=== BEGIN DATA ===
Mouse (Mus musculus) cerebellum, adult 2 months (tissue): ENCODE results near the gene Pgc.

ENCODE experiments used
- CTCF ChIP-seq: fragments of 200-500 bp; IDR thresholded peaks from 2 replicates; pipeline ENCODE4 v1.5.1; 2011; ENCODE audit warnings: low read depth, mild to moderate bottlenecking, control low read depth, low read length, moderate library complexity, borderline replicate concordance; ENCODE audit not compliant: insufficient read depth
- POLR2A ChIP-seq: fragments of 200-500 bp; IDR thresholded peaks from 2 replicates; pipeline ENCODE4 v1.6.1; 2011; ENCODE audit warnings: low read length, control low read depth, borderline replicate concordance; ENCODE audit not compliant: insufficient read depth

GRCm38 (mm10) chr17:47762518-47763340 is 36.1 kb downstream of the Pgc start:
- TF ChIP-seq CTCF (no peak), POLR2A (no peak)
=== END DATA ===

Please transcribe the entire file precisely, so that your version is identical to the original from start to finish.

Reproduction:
Mouse (Mus musculus) cerebellum, adult 2 months (tissue): ENCODE results near the gene Pgc.

ENCODE experiments used
- CTCF ChIP-seq: fragments of 200-500 bp; IDR thresholded peaks from 2 replicates; pipeline ENCODE4 v1.5.1; 2011; ENCODE audit warnings: low read depth, mild to moderate bottlenecking, control low read depth, low read length, moderate library complexity, borderline replicate concordance; ENCODE audit not compliant: insufficient read depth
- POLR2A ChIP-seq: fragments of 200-500 bp; IDR thresholded peaks from 2 replicates; pipeline ENCODE4 v1.6.1; 2011; ENCODE audit warnings: low read length, control low read depth, borderline replicate concordance; ENCODE audit not compliant: insufficient read depth

GRCm38 (mm10) chr17:47762518-47763340 is 36.1 kb downstream of the Pgc start:
- TF ChIP-seq CTCF (no peak), POLR2A (no peak)